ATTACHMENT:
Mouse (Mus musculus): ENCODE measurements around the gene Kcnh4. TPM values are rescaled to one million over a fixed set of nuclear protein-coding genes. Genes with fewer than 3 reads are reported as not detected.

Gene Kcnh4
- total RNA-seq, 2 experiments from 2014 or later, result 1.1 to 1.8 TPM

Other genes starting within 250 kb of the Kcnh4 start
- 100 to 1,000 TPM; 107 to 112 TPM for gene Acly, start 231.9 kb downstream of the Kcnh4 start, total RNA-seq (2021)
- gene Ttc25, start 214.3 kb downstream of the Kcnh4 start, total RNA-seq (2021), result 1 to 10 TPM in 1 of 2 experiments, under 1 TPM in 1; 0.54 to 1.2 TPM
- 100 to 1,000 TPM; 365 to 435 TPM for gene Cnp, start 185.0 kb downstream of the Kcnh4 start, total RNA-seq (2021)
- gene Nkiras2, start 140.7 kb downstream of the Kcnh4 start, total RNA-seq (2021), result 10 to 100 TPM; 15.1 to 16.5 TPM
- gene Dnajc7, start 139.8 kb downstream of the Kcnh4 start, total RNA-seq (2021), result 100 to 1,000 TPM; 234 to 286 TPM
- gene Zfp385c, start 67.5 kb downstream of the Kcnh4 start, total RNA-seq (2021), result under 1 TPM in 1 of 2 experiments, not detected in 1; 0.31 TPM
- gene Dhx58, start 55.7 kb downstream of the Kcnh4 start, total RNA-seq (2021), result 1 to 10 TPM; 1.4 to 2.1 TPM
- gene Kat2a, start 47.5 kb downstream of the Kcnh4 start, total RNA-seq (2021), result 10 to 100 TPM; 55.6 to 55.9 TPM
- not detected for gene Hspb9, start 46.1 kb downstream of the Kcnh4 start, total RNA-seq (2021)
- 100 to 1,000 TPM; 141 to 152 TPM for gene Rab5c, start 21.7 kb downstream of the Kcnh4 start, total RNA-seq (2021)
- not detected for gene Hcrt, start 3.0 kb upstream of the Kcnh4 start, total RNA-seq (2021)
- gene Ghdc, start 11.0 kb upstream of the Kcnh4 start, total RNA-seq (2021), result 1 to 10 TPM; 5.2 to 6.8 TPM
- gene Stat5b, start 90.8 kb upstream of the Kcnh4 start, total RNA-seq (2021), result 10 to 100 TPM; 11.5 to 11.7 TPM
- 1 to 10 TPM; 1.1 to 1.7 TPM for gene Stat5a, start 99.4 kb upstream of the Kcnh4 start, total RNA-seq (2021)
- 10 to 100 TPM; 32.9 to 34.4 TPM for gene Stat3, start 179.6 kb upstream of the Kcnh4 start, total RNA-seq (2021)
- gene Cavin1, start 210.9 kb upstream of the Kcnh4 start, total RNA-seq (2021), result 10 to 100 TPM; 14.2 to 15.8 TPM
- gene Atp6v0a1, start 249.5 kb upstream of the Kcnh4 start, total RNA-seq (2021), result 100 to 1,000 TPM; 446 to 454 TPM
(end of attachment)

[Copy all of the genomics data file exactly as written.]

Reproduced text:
Mouse (Mus musculus): ENCODE measurements around the gene Kcnh4. TPM values are rescaled to one million over a fixed set of nuclear protein-coding genes. Genes with fewer than 3 reads are reported as not detected.

Gene Kcnh4
- total RNA-seq, 2 experiments from 2014 or later, result 1.1 to 1.8 TPM

Other genes starting within 250 kb of the Kcnh4 start
- 100 to 1,000 TPM; 107 to 112 TPM for gene Acly, start 231.9 kb downstream of the Kcnh4 start, total RNA-seq (2021)
- gene Ttc25, start 214.3 kb downstream of the Kcnh4 start, total RNA-seq (2021), result 1 to 10 TPM in 1 of 2 experiments, under 1 TPM in 1; 0.54 to 1.2 TPM
- 100 to 1,000 TPM; 365 to 435 TPM for gene Cnp, start 185.0 kb downstream of the Kcnh4 start, total RNA-seq (2021)
- gene Nkiras2, start 140.7 kb downstream of the Kcnh4 start, total RNA-seq (2021), result 10 to 100 TPM; 15.1 to 16.5 TPM
- gene Dnajc7, start 139.8 kb downstream of the Kcnh4 start, total RNA-seq (2021), result 100 to 1,000 TPM; 234 to 286 TPM
- gene Zfp385c, start 67.5 kb downstream of the Kcnh4 start, total RNA-seq (2021), result under 1 TPM in 1 of 2 experiments, not detected in 1; 0.31 TPM
- gene Dhx58, start 55.7 kb downstream of the Kcnh4 start, total RNA-seq (2021), result 1 to 10 TPM; 1.4 to 2.1 TPM
- gene Kat2a, start 47.5 kb downstream of the Kcnh4 start, total RNA-seq (2021), result 10 to 100 TPM; 55.6 to 55.9 TPM
- not detected for gene Hspb9, start 46.1 kb downstream of the Kcnh4 start, total RNA-seq (2021)
- 100 to 1,000 TPM; 141 to 152 TPM for gene Rab5c, start 21.7 kb downstream of the Kcnh4 start, total RNA-seq (2021)
- not detected for gene Hcrt, start 3.0 kb upstream of the Kcnh4 start, total RNA-seq (2021)
- gene Ghdc, start 11.0 kb upstream of the Kcnh4 start, total RNA-seq (2021), result 1 to 10 TPM; 5.2 to 6.8 TPM
- gene Stat5b, start 90.8 kb upstream of the Kcnh4 start, total RNA-seq (2021), result 10 to 100 TPM; 11.5 to 11.7 TPM
- 1 to 10 TPM; 1.1 to 1.7 TPM for gene Stat5a, start 99.4 kb upstream of the Kcnh4 start, total RNA-seq (2021)
- 10 to 100 TPM; 32.9 to 34.4 TPM for gene Stat3, start 179.6 kb upstream of the Kcnh4 start, total RNA-seq (2021)
- gene Cavin1, start 210.9 kb upstream of the Kcnh4 start, total RNA-seq (2021), result 10 to 100 TPM; 14.2 to 15.8 TPM
- gene Atp6v0a1, start 249.5 kb upstream of the Kcnh4 start, total RNA-seq (2021), result 100 to 1,000 TPM; 446 to 454 TPM